Google collected the wireless data using the same vehicles it uses to collect imagery for its Street View service, although the two programs are otherwise unrelated. Specifically, Google used wireless receivers in its vehicles to record the beacon frames broadcast by wireless networks as its vehicles traveled through different areas. These data packets include the Service Set Identifier (SSID) which identifies the network name and the Media Access Control (MAC) address which is a unique identifier for each network device. Google also recorded data on signal strength, broadcast channel, and the wireless networking standard used (e.g., 802.11g, 802.11.n, etc.). Google does not share its data set about wireless networks with third parties but rather provides an API to interface with this data. This means that Google does not make public some potentially sensitive information, such as a list of all open wireless networks in a neighborhood.

Google’s accidental data collection also raises the question of whether users should have an expectation of privacy when transmitting unencrypted information wirelessly. Arguably if users transmit data without encryption they should not expect the information to remain private since the data packets can be visible to others. This should be especially true today now that encryption is standard and easy to use on consumer-grade wireless routers and web browsers. However, in general, the existing law protects both encrypted and unencrypted data transmissions equally. This differs from oral communications where legal protections only apply to “oral communication uttered by a person exhibiting an expectation that such communication is not subject to interception under circumstances justifying such expectation.”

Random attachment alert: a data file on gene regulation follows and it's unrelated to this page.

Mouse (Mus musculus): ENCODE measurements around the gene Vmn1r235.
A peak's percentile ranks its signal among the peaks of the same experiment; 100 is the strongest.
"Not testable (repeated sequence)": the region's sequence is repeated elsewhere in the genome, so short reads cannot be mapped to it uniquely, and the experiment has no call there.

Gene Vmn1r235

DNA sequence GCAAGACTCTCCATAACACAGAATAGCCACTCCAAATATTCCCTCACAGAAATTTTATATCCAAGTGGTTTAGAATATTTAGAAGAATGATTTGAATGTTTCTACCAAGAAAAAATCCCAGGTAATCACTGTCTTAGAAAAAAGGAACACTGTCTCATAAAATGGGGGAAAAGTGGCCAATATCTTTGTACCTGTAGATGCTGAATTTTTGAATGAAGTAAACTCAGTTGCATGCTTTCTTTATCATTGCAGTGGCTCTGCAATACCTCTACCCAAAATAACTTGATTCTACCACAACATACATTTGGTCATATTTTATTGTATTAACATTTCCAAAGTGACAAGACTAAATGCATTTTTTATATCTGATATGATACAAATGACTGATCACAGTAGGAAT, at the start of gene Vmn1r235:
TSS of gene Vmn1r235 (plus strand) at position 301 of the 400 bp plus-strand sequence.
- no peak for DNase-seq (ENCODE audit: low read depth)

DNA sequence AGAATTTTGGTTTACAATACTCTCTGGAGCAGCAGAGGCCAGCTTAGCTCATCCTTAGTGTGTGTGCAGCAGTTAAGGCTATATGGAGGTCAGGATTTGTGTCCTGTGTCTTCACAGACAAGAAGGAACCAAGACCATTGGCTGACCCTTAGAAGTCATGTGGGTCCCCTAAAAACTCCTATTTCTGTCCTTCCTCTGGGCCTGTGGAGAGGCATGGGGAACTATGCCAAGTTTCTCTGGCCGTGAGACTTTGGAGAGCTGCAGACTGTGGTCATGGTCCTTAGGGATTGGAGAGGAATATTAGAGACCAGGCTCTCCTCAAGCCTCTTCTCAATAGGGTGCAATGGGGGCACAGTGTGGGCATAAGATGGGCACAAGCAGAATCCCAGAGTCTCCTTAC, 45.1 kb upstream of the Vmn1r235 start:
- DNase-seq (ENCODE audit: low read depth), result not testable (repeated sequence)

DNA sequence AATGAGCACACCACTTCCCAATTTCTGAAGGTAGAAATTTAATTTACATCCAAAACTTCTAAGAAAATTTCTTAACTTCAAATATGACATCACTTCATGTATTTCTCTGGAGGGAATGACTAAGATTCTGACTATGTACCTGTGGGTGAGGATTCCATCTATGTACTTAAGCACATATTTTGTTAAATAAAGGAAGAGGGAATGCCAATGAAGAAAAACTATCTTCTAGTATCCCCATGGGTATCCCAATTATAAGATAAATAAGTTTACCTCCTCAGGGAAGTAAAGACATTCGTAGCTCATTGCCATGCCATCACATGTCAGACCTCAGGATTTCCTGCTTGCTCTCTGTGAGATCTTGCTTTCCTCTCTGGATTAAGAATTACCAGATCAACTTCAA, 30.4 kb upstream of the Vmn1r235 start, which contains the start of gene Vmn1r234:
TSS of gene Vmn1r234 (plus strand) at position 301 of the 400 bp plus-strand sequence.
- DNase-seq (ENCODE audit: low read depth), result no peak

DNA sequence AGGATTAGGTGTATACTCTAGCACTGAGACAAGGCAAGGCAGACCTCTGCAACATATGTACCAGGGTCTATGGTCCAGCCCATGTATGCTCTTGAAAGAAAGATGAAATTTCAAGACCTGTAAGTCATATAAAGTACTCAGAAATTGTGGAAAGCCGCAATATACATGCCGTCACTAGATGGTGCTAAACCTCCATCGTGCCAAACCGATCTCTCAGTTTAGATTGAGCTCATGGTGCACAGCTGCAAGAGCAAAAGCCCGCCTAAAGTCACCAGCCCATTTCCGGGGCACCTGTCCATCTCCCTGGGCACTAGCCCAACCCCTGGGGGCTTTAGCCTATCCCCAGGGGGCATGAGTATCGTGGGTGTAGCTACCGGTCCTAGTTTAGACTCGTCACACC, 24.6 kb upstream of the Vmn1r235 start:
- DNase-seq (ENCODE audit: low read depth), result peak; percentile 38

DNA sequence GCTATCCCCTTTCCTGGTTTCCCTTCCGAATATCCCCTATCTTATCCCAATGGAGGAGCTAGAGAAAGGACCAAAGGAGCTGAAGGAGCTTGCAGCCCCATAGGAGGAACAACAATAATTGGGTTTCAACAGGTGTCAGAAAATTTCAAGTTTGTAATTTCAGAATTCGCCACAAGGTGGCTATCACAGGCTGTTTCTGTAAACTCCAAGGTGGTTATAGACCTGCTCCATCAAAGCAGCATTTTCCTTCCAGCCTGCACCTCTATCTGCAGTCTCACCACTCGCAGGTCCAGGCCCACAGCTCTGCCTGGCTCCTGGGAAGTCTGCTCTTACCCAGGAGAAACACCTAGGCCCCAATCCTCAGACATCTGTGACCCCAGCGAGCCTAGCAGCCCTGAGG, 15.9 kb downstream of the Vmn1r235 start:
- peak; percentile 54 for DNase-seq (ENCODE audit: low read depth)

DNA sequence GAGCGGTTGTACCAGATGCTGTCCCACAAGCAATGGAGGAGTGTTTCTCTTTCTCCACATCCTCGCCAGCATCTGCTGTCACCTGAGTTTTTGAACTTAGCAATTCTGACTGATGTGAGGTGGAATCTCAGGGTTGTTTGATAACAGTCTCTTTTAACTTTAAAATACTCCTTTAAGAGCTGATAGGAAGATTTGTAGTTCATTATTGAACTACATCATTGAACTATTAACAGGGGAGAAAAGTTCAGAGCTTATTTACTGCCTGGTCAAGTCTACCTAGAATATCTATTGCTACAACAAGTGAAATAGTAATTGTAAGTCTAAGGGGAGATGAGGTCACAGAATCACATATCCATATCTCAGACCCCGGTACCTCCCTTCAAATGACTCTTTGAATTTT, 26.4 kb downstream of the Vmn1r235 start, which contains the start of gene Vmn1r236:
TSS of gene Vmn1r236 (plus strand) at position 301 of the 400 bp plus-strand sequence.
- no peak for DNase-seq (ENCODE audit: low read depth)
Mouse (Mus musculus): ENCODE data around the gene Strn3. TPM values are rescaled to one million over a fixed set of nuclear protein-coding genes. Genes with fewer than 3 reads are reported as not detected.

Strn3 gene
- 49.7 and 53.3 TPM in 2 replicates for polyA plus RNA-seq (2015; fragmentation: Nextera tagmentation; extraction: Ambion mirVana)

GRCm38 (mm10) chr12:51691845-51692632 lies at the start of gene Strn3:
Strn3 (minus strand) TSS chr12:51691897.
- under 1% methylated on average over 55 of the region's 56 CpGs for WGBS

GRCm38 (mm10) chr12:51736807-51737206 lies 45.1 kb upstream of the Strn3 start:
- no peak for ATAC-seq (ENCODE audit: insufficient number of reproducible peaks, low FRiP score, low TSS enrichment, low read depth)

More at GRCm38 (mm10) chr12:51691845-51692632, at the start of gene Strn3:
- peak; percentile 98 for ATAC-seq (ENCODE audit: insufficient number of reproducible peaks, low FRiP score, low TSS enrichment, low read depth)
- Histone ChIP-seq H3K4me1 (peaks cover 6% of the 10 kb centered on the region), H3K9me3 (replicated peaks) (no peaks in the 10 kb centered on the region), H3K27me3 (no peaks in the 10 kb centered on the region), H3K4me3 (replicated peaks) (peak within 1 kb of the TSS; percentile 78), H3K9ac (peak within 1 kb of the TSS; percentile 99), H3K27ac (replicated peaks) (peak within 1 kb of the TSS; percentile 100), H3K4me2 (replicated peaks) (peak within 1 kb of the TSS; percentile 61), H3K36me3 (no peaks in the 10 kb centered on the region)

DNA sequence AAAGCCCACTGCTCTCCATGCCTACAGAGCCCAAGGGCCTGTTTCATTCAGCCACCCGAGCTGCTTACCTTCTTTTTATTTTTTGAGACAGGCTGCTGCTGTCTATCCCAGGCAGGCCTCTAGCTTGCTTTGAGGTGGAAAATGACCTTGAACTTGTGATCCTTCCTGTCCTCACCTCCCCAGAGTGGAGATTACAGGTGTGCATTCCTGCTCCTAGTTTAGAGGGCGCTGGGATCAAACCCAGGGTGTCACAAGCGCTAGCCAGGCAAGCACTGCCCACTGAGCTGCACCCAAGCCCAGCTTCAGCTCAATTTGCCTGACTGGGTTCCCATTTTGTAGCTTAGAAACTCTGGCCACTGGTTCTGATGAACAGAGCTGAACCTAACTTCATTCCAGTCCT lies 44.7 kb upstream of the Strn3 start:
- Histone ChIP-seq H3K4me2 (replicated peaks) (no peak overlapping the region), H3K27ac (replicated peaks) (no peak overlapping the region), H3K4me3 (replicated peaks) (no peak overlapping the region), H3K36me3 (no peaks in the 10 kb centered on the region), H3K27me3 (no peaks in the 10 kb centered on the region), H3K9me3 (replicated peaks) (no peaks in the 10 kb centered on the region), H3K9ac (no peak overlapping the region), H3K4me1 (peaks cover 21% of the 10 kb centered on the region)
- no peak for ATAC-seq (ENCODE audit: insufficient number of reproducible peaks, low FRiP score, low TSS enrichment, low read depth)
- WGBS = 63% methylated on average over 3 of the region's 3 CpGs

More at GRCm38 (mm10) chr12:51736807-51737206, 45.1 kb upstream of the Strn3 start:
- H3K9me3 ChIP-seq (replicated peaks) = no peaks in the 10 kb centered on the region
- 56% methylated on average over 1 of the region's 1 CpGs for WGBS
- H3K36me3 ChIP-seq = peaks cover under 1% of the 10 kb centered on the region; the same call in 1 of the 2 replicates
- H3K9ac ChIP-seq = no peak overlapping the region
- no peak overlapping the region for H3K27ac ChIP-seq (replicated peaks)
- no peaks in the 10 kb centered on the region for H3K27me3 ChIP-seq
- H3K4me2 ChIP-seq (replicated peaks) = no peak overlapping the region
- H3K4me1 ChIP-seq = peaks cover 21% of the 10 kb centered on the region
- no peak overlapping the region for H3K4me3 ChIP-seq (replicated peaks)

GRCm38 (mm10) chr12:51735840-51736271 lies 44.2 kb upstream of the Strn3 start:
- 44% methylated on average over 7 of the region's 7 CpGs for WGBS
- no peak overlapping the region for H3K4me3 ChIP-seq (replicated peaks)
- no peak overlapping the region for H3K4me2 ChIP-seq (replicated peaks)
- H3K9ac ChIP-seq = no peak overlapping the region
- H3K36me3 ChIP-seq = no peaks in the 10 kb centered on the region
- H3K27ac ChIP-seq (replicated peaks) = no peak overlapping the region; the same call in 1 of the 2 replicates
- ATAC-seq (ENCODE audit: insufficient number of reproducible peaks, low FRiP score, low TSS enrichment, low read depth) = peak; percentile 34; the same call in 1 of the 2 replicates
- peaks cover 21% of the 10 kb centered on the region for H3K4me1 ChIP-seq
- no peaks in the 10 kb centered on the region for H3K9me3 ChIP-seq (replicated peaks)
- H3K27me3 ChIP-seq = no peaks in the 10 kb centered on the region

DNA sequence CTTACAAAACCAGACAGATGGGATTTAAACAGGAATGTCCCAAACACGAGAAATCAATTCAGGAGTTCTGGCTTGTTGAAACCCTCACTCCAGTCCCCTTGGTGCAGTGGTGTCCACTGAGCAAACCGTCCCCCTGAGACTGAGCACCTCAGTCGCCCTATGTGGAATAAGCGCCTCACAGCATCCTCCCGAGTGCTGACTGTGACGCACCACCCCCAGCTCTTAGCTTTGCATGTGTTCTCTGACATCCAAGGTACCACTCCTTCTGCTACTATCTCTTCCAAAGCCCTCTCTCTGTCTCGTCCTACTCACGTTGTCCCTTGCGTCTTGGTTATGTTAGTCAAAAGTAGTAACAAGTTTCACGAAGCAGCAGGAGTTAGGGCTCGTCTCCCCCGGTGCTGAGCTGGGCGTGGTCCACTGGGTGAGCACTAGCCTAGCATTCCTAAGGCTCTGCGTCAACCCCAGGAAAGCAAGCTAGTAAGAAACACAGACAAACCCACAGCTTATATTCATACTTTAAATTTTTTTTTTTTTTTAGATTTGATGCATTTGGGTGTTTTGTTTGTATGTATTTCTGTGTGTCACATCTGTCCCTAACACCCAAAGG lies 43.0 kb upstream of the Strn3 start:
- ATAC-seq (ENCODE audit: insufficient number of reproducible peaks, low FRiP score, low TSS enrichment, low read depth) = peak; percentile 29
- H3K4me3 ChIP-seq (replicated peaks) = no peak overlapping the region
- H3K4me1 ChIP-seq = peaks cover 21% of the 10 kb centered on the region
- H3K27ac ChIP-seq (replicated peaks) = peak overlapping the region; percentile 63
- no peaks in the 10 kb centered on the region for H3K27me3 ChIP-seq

An analogy here provides a useful comparison: are wireless transmissions more like a mailbox or a window? If they are more like a mailbox, then wireless transmissions should be protected. A mailbox may not be locked, but that does not give others permission to look inside. However, if wireless transmissions are more like a window, then—unless individuals take action to cover the windows—we do not have a high expectation of privacy. (Of course, even with windows we have Peeping Tom laws, which vary by jurisdiction, that protect people from intrusive actions by others. However, in many cases, these laws require the victim to demonstrate harm.)